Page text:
Postby Caustic Burno » Tue Apr 21, 2015 11:15 am

Jabes0623 wrote:http://www.desmoinesregister.com/story/money/agriculture/2015/04/20/avian-flu-chicken-eggs/26094811/

"5.3 million Iowa laying hens to be destroyed."

A perfect example of how a completely unknown market factor yesterday is having a massive effect on the market today. The pundits & "experts" can speculate all they want, but reality always has a way of defying expectations.



Agree to some extent but those laying hens can be replaced in 21 days
We can't move fast. There has been natural disaster since Adam and Eve we still move
at the same speed as then.
The current cows prices were caused by a 100 year event not the natural ten year cycle.
What makes this even more disastrous IMO it drove thousands of producers out to never return
caused feedlot and slaughter plant closings that will never reopen.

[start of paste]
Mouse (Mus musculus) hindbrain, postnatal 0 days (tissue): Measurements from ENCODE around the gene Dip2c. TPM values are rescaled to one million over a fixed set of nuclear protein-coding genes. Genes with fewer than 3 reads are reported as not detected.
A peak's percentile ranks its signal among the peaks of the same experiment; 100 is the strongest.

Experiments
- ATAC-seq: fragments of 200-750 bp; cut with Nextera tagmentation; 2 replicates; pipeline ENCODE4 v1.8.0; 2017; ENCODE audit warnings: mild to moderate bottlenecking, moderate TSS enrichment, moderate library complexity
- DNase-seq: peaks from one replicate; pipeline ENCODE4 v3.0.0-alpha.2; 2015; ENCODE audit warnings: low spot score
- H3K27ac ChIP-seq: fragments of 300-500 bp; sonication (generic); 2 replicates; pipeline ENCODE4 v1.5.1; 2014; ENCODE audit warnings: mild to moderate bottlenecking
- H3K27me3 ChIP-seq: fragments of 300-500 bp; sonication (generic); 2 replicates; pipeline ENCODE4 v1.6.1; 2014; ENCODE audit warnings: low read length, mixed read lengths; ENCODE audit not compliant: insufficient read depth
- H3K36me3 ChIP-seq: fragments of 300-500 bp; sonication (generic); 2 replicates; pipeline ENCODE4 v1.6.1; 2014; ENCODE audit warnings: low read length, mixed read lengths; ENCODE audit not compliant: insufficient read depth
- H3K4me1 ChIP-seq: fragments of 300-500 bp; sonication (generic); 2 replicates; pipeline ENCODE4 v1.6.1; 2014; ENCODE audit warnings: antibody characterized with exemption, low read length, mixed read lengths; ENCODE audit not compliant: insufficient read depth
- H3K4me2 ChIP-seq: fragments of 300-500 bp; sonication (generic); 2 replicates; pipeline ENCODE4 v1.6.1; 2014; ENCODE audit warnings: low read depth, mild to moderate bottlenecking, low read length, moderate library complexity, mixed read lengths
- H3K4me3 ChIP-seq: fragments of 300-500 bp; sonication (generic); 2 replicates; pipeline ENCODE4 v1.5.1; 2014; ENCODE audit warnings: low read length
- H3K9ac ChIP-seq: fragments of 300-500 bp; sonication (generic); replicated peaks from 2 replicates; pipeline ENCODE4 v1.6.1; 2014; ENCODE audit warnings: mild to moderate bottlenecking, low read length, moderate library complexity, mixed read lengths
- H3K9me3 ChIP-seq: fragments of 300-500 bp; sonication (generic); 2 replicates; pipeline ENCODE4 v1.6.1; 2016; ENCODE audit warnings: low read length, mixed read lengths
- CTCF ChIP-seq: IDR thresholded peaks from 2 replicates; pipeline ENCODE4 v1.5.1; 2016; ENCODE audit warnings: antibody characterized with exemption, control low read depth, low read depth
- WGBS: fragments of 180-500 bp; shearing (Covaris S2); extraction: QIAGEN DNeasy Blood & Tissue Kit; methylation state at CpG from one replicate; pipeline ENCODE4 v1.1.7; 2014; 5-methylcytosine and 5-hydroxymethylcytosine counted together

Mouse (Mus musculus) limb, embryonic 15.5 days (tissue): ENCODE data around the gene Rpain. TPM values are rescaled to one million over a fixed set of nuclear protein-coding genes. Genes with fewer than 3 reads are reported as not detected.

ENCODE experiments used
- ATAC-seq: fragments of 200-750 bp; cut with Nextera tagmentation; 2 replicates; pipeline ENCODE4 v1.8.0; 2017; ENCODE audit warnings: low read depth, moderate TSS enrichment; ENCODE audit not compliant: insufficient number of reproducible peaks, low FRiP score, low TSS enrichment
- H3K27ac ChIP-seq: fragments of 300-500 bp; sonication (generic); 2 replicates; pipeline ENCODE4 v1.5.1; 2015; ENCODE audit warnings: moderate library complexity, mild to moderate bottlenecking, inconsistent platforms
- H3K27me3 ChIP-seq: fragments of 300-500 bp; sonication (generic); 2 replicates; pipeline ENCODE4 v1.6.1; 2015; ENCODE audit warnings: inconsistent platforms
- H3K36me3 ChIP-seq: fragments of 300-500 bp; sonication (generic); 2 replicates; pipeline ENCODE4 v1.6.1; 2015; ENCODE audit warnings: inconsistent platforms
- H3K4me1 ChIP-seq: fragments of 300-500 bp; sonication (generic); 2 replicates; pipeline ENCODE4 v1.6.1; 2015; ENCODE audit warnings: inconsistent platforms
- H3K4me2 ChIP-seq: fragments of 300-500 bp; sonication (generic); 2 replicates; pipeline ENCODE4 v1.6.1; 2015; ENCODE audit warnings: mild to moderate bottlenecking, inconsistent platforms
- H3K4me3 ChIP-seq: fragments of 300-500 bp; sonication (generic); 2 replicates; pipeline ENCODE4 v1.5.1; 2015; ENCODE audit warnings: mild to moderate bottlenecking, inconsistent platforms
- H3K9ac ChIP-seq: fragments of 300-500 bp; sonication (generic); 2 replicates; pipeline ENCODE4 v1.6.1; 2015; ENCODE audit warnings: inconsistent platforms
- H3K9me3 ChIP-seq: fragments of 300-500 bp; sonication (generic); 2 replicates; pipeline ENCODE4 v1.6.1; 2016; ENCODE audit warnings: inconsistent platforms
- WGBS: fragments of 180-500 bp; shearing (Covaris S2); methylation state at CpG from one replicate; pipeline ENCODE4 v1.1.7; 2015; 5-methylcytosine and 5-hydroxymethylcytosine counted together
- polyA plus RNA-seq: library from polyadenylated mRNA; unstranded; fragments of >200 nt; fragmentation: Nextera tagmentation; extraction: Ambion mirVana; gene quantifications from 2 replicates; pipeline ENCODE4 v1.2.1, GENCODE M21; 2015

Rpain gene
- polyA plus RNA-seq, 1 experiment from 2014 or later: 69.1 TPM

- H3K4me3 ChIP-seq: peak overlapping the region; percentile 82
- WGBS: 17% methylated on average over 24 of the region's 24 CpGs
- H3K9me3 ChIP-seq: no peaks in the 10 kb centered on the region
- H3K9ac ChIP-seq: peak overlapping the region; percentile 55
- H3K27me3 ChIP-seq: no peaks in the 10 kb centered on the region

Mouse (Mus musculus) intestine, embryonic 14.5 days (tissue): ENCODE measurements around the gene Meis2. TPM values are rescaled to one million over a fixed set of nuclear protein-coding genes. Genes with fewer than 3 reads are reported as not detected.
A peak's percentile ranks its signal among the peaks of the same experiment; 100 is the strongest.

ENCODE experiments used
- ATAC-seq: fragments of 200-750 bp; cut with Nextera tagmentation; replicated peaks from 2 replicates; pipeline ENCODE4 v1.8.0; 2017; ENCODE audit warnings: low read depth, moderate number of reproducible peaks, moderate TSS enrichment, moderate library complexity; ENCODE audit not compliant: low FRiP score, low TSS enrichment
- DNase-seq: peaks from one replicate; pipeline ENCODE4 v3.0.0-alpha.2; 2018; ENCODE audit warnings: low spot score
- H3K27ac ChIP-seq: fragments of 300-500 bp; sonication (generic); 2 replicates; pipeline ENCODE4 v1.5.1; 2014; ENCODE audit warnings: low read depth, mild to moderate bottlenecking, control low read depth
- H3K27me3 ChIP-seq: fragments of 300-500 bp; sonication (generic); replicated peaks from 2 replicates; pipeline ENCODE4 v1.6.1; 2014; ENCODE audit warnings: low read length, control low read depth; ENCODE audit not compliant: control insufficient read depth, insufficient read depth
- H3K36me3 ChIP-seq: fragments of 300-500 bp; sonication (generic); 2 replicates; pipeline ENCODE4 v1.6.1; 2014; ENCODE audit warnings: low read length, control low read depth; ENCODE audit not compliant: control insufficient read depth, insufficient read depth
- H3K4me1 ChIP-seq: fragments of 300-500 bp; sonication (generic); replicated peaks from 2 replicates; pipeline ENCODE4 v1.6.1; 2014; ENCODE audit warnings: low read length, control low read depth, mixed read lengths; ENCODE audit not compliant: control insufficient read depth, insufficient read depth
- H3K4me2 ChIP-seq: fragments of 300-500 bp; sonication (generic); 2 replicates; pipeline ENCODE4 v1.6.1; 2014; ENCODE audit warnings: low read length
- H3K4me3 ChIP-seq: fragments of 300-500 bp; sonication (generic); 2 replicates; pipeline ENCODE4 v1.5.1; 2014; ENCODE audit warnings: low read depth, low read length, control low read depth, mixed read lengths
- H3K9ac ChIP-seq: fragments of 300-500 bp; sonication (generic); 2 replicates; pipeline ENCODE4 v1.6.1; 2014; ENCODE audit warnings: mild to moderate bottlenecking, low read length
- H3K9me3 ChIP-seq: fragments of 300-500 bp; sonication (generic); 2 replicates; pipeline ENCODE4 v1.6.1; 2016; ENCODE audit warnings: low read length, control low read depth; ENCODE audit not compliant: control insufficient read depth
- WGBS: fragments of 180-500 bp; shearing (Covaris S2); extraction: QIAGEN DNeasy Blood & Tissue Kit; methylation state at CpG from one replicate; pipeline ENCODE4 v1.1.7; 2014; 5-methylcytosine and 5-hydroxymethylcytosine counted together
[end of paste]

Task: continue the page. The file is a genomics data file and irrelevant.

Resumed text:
Those laying hens are a drop in the bucket to the corporation, the drought sped up where the cattle
industry was going by decades.
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Re: Today's workshop

Postby Jabes0623 » Tue Apr 21, 2015 11:39 am

I wasn't trying to make an apples to apples comparison. I just saw this story & it reminded me of this thread & just how precarious all of our positions are in this business & how something happening 1,000 miles away from you can have a tremendous impact on you.